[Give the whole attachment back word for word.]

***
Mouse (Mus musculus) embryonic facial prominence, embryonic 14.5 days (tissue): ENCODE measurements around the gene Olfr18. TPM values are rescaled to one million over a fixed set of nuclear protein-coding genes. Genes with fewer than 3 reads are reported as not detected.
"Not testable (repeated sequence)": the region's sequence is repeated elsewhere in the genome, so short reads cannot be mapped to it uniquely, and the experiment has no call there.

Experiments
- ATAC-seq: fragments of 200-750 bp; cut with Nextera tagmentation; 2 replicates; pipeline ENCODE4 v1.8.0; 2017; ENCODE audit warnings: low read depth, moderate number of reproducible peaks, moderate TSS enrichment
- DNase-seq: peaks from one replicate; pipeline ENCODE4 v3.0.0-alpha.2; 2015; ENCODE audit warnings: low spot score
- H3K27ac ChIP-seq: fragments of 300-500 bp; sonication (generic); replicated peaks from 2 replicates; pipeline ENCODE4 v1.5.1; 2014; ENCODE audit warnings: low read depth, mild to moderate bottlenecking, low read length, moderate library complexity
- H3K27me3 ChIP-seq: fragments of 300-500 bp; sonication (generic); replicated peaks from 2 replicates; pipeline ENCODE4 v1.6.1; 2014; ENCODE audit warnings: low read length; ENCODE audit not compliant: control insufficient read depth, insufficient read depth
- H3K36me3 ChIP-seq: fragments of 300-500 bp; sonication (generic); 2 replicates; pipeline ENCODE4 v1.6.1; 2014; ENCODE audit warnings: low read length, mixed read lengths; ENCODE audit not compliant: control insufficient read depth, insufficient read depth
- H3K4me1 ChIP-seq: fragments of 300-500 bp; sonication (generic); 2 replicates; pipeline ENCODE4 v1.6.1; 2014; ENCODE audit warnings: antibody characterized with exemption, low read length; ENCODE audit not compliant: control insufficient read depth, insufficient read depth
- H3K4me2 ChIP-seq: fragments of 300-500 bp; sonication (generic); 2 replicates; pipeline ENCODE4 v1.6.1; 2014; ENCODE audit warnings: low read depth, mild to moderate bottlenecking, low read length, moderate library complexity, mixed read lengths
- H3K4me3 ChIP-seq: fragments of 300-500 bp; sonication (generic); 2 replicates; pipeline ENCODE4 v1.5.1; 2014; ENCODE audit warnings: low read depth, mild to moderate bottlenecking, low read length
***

Mouse (Mus musculus) embryonic facial prominence, embryonic 14.5 days (tissue): ENCODE measurements around the gene Olfr18. TPM values are rescaled to one million over a fixed set of nuclear protein-coding genes. Genes with fewer than 3 reads are reported as not detected.
"Not testable (repeated sequence)": the region's sequence is repeated elsewhere in the genome, so short reads cannot be mapped to it uniquely, and the experiment has no call there.

Experiments
- ATAC-seq: fragments of 200-750 bp; cut with Nextera tagmentation; 2 replicates; pipeline ENCODE4 v1.8.0; 2017; ENCODE audit warnings: low read depth, moderate number of reproducible peaks, moderate TSS enrichment
- DNase-seq: peaks from one replicate; pipeline ENCODE4 v3.0.0-alpha.2; 2015; ENCODE audit warnings: low spot score
- H3K27ac ChIP-seq: fragments of 300-500 bp; sonication (generic); replicated peaks from 2 replicates; pipeline ENCODE4 v1.5.1; 2014; ENCODE audit warnings: low read depth, mild to moderate bottlenecking, low read length, moderate library complexity
- H3K27me3 ChIP-seq: fragments of 300-500 bp; sonication (generic); replicated peaks from 2 replicates; pipeline ENCODE4 v1.6.1; 2014; ENCODE audit warnings: low read length; ENCODE audit not compliant: control insufficient read depth, insufficient read depth
- H3K36me3 ChIP-seq: fragments of 300-500 bp; sonication (generic); 2 replicates; pipeline ENCODE4 v1.6.1; 2014; ENCODE audit warnings: low read length, mixed read lengths; ENCODE audit not compliant: control insufficient read depth, insufficient read depth
- H3K4me1 ChIP-seq: fragments of 300-500 bp; sonication (generic); 2 replicates; pipeline ENCODE4 v1.6.1; 2014; ENCODE audit warnings: antibody characterized with exemption, low read length; ENCODE audit not compliant: control insufficient read depth, insufficient read depth
- H3K4me2 ChIP-seq: fragments of 300-500 bp; sonication (generic); 2 replicates; pipeline ENCODE4 v1.6.1; 2014; ENCODE audit warnings: low read depth, mild to moderate bottlenecking, low read length, moderate library complexity, mixed read lengths
- H3K4me3 ChIP-seq: fragments of 300-500 bp; sonication (generic); 2 replicates; pipeline ENCODE4 v1.5.1; 2014; ENCODE audit warnings: low read depth, mild to moderate bottlenecking, low read length